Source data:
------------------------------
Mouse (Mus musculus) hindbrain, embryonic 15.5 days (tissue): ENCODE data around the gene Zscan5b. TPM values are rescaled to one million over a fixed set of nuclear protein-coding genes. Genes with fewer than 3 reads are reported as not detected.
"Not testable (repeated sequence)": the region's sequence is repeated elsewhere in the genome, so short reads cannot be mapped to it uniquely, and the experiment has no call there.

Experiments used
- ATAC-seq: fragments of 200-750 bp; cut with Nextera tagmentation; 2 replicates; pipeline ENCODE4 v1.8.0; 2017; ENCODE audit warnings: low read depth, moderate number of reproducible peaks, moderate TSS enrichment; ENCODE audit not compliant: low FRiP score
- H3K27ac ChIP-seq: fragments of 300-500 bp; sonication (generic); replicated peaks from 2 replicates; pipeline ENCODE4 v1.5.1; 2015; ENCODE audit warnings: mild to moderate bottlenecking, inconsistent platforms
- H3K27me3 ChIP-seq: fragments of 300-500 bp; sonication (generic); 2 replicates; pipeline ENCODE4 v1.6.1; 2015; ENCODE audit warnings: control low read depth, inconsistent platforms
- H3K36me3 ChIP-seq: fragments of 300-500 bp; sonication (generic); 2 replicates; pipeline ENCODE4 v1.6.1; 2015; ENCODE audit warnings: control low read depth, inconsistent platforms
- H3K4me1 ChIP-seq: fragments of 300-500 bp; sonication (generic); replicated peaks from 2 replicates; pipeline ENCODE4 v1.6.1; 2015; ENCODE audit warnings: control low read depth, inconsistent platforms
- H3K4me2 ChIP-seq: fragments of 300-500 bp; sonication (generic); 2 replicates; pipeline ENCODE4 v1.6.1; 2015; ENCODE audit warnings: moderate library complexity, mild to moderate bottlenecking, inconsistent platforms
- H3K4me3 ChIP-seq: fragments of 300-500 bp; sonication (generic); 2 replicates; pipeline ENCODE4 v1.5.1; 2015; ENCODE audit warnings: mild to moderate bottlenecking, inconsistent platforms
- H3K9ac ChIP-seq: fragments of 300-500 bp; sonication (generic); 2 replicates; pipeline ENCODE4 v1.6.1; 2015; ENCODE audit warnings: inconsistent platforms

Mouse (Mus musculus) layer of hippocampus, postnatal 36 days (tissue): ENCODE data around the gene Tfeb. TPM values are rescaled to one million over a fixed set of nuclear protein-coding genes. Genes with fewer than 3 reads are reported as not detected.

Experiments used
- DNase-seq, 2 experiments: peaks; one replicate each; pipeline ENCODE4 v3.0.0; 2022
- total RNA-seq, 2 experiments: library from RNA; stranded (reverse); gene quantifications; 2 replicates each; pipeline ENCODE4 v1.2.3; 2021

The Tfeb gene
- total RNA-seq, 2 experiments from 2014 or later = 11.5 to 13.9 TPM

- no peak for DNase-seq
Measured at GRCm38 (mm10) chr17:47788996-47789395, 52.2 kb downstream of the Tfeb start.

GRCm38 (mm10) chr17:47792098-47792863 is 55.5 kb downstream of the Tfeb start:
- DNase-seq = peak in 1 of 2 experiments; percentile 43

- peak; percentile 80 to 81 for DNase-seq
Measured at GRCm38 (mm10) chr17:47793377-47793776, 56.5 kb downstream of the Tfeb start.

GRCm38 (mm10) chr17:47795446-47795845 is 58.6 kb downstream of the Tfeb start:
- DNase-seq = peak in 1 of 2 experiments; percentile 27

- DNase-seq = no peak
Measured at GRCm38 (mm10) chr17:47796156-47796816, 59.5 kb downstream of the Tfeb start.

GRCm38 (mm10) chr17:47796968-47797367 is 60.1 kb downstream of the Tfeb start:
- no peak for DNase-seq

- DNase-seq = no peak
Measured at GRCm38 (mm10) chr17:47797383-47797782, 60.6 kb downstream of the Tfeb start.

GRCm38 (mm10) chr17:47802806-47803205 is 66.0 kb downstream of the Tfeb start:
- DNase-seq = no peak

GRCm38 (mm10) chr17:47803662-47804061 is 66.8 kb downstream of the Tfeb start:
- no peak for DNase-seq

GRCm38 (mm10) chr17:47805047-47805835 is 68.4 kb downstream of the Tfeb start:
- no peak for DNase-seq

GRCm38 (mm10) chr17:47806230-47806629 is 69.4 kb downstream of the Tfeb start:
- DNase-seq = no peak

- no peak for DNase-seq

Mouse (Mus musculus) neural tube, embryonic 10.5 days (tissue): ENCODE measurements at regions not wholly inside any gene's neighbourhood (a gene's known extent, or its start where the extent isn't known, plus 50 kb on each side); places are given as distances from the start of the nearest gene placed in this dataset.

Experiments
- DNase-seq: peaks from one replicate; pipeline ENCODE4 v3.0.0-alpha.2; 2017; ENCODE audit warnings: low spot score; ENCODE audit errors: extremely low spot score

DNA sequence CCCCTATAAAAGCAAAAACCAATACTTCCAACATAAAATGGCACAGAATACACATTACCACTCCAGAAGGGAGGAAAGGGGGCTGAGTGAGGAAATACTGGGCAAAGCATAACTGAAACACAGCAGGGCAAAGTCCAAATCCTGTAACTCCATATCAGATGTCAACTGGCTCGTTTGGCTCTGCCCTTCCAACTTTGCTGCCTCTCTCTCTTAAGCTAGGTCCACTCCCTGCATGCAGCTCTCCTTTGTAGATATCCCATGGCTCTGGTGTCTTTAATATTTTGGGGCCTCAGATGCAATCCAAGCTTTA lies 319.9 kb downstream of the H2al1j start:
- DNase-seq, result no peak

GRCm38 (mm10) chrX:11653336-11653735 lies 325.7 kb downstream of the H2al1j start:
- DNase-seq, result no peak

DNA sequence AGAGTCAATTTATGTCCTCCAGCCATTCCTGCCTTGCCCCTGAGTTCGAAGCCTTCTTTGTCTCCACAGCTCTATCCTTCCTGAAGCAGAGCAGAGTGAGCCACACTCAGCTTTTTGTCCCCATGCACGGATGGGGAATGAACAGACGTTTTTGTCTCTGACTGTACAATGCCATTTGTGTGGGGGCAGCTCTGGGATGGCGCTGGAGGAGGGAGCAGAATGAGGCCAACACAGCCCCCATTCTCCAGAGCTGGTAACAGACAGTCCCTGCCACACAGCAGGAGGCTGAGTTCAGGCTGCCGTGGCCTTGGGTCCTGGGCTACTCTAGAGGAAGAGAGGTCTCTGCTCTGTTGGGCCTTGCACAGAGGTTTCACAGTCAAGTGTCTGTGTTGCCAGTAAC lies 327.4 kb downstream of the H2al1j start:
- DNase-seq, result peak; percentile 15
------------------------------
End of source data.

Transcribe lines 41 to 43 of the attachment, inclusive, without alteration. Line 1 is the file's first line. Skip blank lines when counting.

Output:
Mouse (Mus musculus) neural tube, embryonic 10.5 days (tissue): ENCODE measurements at regions not wholly inside any gene's neighbourhood (a gene's known extent, or its start where the extent isn't known, plus 50 kb on each side); places are given as distances from the start of the nearest gene placed in this dataset.

Experiments
- DNase-seq: peaks from one replicate; pipeline ENCODE4 v3.0.0-alpha.2; 2017; ENCODE audit warnings: low spot score; ENCODE audit errors: extremely low spot score